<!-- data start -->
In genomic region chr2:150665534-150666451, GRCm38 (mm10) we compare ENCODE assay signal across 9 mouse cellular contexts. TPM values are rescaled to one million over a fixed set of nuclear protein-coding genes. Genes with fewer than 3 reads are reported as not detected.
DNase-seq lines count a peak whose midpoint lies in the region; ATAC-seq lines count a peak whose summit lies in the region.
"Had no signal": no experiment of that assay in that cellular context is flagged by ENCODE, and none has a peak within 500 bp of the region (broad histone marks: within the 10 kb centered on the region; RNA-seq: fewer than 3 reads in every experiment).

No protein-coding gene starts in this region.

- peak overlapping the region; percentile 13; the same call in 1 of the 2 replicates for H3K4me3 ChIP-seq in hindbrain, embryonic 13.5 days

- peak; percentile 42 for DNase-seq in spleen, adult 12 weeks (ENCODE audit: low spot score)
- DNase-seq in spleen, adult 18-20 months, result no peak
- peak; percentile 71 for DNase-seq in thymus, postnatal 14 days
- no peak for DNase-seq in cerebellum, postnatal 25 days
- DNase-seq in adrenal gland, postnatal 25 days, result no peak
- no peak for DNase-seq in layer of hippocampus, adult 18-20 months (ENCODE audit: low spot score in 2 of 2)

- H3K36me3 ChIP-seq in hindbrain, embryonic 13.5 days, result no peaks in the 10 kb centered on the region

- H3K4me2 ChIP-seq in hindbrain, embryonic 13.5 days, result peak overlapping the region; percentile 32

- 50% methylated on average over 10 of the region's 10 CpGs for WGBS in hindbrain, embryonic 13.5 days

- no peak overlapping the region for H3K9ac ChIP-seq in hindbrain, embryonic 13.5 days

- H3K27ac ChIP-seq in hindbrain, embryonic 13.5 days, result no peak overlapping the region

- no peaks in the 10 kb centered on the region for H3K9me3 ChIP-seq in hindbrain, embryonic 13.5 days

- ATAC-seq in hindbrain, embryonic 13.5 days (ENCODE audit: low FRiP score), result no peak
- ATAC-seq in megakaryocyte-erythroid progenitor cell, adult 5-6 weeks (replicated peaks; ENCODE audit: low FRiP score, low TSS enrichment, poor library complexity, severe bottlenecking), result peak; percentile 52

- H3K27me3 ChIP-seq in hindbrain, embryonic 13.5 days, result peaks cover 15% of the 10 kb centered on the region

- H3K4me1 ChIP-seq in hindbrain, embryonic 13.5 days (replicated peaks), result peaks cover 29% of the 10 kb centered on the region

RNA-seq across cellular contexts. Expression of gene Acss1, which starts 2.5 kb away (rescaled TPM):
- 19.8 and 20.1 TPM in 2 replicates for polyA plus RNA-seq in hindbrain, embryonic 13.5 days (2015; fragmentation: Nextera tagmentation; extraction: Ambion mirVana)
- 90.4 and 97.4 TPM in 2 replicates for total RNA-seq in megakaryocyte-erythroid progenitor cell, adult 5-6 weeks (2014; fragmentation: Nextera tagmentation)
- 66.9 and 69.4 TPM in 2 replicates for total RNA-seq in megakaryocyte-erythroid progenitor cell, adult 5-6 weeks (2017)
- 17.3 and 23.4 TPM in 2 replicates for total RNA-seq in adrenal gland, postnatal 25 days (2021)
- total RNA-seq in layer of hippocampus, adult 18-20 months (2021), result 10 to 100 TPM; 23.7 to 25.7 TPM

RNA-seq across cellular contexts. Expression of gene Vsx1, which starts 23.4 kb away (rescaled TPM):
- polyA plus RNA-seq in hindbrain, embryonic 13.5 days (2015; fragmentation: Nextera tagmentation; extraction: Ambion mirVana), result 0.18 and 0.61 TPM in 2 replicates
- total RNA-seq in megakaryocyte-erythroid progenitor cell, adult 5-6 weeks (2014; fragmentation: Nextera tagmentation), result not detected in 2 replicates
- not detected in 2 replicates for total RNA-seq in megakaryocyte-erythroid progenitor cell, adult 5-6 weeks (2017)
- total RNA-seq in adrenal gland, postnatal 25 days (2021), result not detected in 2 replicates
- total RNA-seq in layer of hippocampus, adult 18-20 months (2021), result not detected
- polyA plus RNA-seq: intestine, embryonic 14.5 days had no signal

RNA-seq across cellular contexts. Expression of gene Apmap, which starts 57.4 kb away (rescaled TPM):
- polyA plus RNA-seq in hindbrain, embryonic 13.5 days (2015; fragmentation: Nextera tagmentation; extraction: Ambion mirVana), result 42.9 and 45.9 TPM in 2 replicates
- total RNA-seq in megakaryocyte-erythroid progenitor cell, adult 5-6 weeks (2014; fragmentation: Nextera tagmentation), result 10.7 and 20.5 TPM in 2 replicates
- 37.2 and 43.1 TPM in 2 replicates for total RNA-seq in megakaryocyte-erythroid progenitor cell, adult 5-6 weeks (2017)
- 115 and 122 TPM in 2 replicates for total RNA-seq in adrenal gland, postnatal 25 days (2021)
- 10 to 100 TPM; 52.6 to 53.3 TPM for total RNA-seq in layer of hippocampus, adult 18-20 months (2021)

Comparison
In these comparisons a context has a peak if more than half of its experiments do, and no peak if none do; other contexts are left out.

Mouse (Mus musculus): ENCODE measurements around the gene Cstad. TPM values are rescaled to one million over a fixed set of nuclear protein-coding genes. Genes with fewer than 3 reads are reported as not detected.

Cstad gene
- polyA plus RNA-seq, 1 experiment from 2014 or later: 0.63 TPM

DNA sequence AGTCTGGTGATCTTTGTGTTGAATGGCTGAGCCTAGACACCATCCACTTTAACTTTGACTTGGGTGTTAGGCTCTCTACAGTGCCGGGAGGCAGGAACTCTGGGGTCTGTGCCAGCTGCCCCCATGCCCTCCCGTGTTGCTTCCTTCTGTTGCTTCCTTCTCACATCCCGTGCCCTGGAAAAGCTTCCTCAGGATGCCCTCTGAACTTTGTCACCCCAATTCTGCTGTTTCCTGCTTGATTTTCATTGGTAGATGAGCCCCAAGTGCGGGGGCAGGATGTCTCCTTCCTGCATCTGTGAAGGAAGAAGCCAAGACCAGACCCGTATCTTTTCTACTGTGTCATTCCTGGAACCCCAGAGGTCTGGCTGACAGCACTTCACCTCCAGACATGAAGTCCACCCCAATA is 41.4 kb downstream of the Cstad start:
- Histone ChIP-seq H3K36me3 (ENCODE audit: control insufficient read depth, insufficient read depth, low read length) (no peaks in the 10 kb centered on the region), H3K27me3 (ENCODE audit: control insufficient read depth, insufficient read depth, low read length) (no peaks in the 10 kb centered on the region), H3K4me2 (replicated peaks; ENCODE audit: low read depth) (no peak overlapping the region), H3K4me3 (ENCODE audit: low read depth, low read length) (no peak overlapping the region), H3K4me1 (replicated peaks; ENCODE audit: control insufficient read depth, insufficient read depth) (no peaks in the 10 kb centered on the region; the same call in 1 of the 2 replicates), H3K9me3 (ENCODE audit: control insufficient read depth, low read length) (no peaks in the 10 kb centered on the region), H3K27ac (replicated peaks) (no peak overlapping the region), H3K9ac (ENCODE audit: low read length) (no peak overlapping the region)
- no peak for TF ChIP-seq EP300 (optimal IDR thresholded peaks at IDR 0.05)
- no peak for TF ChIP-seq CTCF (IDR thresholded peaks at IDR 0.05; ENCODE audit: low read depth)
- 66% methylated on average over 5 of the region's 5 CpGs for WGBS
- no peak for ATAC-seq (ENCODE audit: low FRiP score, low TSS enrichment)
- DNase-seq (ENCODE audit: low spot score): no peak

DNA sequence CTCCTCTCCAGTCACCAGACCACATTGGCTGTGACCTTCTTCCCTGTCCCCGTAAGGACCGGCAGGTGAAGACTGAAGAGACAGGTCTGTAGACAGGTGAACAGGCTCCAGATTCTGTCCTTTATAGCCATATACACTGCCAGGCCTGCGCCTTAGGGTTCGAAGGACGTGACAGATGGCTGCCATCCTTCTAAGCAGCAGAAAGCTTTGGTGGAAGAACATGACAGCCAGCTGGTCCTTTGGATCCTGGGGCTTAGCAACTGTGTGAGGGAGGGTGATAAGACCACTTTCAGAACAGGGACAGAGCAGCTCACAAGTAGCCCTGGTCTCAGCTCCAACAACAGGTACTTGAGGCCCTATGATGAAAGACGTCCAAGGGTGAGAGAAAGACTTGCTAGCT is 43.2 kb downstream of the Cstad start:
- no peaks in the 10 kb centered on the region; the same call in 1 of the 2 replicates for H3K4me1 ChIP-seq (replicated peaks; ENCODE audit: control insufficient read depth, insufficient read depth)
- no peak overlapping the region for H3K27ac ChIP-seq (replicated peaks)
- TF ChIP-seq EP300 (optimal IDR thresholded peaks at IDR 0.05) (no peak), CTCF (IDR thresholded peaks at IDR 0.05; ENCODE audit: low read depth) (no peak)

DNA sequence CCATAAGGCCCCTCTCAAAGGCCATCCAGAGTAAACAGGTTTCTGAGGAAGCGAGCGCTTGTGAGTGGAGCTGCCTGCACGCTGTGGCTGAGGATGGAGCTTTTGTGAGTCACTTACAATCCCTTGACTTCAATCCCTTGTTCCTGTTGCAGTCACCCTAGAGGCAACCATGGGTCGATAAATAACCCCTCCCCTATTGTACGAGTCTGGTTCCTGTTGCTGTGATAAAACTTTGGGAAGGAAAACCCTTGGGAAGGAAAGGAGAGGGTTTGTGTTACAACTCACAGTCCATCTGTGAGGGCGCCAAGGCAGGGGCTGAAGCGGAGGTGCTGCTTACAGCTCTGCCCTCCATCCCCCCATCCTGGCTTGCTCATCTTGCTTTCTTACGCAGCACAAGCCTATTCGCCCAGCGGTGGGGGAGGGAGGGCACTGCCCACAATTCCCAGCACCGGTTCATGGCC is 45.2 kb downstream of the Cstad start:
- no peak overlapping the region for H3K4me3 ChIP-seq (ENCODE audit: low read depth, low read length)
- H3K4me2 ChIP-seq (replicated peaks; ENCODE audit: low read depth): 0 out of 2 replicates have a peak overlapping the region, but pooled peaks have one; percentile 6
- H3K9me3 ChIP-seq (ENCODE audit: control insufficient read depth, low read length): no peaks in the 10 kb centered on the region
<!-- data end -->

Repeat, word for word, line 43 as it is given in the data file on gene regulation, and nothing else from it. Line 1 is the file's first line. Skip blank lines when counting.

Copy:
Mouse (Mus musculus): ENCODE measurements around the gene Cstad. TPM values are rescaled to one million over a fixed set of nuclear protein-coding genes. Genes with fewer than 3 reads are reported as not detected.